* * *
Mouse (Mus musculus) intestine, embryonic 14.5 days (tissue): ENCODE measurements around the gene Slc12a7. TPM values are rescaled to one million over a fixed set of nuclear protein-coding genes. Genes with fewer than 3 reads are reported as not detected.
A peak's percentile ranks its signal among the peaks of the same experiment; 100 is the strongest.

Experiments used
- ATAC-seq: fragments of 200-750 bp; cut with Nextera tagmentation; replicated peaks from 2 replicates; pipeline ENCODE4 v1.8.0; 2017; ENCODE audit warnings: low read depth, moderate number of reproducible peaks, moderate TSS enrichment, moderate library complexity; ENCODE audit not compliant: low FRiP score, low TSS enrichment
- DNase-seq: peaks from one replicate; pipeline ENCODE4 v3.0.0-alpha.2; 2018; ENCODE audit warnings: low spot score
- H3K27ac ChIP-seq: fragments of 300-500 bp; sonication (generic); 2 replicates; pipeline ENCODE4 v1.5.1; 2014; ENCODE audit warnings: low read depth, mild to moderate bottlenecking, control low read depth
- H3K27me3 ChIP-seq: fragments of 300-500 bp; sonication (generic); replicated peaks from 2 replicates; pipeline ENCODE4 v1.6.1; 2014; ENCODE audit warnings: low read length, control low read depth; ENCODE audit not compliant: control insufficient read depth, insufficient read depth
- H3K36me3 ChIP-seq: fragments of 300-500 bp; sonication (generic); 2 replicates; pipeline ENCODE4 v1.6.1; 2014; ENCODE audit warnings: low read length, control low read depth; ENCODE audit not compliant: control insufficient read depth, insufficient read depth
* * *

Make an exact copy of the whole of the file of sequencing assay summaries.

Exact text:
Mouse (Mus musculus) intestine, embryonic 14.5 days (tissue): ENCODE measurements around the gene Slc12a7. TPM values are rescaled to one million over a fixed set of nuclear protein-coding genes. Genes with fewer than 3 reads are reported as not detected.
A peak's percentile ranks its signal among the peaks of the same experiment; 100 is the strongest.

Experiments used
- ATAC-seq: fragments of 200-750 bp; cut with Nextera tagmentation; replicated peaks from 2 replicates; pipeline ENCODE4 v1.8.0; 2017; ENCODE audit warnings: low read depth, moderate number of reproducible peaks, moderate TSS enrichment, moderate library complexity; ENCODE audit not compliant: low FRiP score, low TSS enrichment
- DNase-seq: peaks from one replicate; pipeline ENCODE4 v3.0.0-alpha.2; 2018; ENCODE audit warnings: low spot score
- H3K27ac ChIP-seq: fragments of 300-500 bp; sonication (generic); 2 replicates; pipeline ENCODE4 v1.5.1; 2014; ENCODE audit warnings: low read depth, mild to moderate bottlenecking, control low read depth
- H3K27me3 ChIP-seq: fragments of 300-500 bp; sonication (generic); replicated peaks from 2 replicates; pipeline ENCODE4 v1.6.1; 2014; ENCODE audit warnings: low read length, control low read depth; ENCODE audit not compliant: control insufficient read depth, insufficient read depth
- H3K36me3 ChIP-seq: fragments of 300-500 bp; sonication (generic); 2 replicates; pipeline ENCODE4 v1.6.1; 2014; ENCODE audit warnings: low read length, control low read depth; ENCODE audit not compliant: control insufficient read depth, insufficient read depth